From the book’s introduction:
Viking raids on the Anglo-Saxon kingdoms began in 789, followed by the infamous attack on Lindisfarne monastery. It was a taste of what was to come. For the next fifty years, raiding was sporadic but increasingly commonplace, especially in southern England. By 865 the situation became far more serious when the so-called ‘Great Heathen Army’ drew its ships onto East Anglian shores. This assemblage of war-bands seemingly had a new and different agenda: not simply to raid, but to conquer. Despite meeting stiff resistance and possibly superior numbers, the Great Army swept into Northumbria and Mercia before returning to the kingdom of East Anglia in November 869. On the 20th day of that year, after a bitter and hard-fought conflict, two men – enemies – met face to face. Both would become almost legendary figures in the decades and centuries to come. At the head of what remained of the Anglian army was King Edmund. Aged just 29, he was the last of a royal dynasty – the Wuffingas – whose lineage included King Rædwald; Rædwald was likely the nobleman interred in a great burial mound on a promontory overlooking the River Deben; today, we know this better as the ship burial discovered within Mound 1 at Sutton Hoo.
The Wuffinga scion Edmund was vanquished, his army defeated. Captured and bound by the triumphant Danes, they brought him before the man who nominally led the Great Army. That man was Ivar Ragnarsson, known as ‘The Boneless’, a son of Ragnar Lothbrok and the völva Aslaug Sigurdsdottir (he is referred to as ‘Hinguar’ in Anglo-Saxon texts.) An old man in 869, the sagas describe him as handsome and tall, but also weakened by some kind of deformity; he was also cunning and cruel. Ivar commanded that Edmund be tied to a tree and scourged, shot with arrows and speared with javelins until he was covered with missiles ‘like the bristles of a hedgehog.’ He was then decapitated, his head thrown into a bramble bush and his body left where it lay. Later, Edmund’s head and body were gathered together by his followers and miraculously made whole. The corpse was kept in a small wooden church close to his death-place, where it remained incorrupt and became a source of miracles. A grassroots cult grew around the martyred king and he was venerated by both the incoming Danes and native Anglo-Saxons.
Scholars tentatively agree that Edmund’s death bears the hallmarks of a ritual killing, but this gives rise to two important questions. Firstly, what is the significance of the manner of Edmund’s death? Why was he subjected to an apparent ritual king-slaying? Secondly, why did he become venerated by the very Danes who killed him? This book provides compelling new answers to both, which lie in an understanding of the complex heathen Scandinavian worldview. Viewed through the sorcerous prism of the Viking mind, a motive for Edmund’s slaughter becomes clear, and that motive simultaneously answers two further questions related to Ivar: what was the nature of his deformity and why was he known as ‘Hinguar’ amongst the English?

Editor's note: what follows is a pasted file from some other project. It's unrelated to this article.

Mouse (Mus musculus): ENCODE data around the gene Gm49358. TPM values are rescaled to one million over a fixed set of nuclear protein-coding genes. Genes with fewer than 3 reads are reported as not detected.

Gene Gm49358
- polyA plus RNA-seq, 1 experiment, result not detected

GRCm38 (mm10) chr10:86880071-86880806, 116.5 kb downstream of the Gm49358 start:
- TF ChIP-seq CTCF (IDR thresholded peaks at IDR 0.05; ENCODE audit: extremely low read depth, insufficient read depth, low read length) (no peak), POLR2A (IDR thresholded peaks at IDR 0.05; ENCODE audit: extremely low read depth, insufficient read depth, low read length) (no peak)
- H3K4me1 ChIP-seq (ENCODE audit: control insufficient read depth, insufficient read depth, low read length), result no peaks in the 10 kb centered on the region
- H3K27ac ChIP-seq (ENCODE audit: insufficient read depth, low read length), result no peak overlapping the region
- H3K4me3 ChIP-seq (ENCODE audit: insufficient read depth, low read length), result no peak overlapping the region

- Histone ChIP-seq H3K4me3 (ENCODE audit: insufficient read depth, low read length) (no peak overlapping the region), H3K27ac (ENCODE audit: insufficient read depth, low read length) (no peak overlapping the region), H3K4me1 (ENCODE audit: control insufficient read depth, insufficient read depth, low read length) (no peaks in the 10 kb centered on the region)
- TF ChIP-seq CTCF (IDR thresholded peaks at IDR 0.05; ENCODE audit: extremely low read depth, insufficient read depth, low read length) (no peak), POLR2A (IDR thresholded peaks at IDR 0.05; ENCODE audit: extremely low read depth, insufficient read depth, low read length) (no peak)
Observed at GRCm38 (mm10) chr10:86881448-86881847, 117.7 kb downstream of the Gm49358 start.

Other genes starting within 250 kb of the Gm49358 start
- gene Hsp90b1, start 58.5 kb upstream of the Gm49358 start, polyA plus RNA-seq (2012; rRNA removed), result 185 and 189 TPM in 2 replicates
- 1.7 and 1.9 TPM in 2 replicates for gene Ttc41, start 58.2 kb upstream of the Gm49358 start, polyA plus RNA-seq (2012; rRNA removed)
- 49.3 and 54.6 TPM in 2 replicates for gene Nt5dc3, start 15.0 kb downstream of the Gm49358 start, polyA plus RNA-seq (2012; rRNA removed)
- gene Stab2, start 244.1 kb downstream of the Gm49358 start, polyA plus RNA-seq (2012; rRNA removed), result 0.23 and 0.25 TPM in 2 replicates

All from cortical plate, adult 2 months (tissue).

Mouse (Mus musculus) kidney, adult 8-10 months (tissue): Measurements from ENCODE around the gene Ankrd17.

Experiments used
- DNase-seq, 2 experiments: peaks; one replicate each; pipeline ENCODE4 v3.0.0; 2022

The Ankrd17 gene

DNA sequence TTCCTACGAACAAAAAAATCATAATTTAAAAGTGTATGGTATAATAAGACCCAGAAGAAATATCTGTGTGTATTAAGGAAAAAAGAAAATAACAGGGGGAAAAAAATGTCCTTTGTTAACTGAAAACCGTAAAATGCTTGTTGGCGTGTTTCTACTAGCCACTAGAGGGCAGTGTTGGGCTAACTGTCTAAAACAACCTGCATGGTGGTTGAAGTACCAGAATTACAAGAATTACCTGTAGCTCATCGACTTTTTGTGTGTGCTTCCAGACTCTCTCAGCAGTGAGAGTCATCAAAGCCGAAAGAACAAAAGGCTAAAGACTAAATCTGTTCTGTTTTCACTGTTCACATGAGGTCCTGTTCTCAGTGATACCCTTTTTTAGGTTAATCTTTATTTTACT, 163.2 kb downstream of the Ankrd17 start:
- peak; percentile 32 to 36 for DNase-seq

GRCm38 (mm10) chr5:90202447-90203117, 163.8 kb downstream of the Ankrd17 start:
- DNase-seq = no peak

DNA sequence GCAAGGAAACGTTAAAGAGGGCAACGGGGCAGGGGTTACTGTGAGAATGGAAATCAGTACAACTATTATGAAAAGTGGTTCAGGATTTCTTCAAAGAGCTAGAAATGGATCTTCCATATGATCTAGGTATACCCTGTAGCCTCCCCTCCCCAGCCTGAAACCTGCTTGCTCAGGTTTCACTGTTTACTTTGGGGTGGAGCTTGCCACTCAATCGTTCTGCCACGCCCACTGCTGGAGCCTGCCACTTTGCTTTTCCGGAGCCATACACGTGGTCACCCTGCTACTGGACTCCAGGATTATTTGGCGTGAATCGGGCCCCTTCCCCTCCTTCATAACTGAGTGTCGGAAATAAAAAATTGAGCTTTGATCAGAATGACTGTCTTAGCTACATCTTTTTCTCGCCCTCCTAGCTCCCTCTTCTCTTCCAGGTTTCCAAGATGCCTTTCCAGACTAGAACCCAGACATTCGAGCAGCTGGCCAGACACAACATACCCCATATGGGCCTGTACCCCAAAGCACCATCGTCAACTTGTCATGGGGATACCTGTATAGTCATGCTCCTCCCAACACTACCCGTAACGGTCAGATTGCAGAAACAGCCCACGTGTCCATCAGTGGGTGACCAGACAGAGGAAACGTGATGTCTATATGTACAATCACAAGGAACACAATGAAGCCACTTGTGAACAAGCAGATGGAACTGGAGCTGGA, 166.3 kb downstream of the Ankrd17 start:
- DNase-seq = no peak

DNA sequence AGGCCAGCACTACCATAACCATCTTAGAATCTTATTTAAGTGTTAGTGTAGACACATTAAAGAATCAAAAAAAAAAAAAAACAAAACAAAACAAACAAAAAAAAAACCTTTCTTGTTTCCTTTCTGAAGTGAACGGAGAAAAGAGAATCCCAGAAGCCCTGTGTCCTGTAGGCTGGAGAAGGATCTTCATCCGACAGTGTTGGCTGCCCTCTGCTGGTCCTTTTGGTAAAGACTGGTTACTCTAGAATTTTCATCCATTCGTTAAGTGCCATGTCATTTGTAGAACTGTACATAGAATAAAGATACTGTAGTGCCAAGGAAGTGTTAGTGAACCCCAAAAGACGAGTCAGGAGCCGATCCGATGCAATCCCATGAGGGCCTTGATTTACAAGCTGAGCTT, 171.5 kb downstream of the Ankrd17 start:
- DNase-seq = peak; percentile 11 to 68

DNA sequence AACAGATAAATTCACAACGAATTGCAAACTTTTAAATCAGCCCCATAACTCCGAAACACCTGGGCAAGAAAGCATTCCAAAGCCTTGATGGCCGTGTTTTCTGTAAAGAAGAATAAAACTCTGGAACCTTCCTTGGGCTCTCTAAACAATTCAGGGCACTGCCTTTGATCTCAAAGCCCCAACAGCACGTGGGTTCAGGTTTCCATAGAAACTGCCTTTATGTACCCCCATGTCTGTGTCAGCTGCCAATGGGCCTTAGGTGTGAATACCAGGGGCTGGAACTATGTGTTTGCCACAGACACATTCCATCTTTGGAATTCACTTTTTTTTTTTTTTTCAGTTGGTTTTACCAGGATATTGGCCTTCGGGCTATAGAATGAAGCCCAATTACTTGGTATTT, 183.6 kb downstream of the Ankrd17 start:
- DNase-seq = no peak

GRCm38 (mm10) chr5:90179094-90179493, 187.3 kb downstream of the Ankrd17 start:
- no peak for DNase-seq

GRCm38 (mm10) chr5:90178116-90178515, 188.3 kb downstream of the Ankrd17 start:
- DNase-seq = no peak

The quest for answers encompasses a wide range of topics: from the little-understood Norse magical art of seiðr and its deviant male practitioners, to the fertility god Yngvi-freyr and the timing of his blót, or seasonal sacrifice; from heathenism in the Danelaw and Edmund’s early cult to ideas of northern so-called ‘sacral kingship.’
Although Ivar triumphed in life, Edmund was ultimately the victor in death. His status as an incorrupt martyr-king set him above other saints; he was one of the first English saints to be venerated across Europe, as far north as Iceland. Edmund became further elevated to patron saint of England; protector of his own kingdom and the wider realm – something Ivar perhaps desired for himself but never achieved. And in a final twist of fate, the vengeful king-in-death inflicted a surprising defeat upon the Viking folk who originally architected his murder.
The vicissitudes of history have now rehabilitated Ivar in popular culture, and Edmund has been rediscovered as a viable alternative English patron to the aristocratic St George. This book provides a completely new assessment of the dynamics at play between Ivar and Edmund, two pivotal figures at the heart of both the turbulent Viking era and the evolution of the English nation. The time is right for a thorough reassessment of their stories.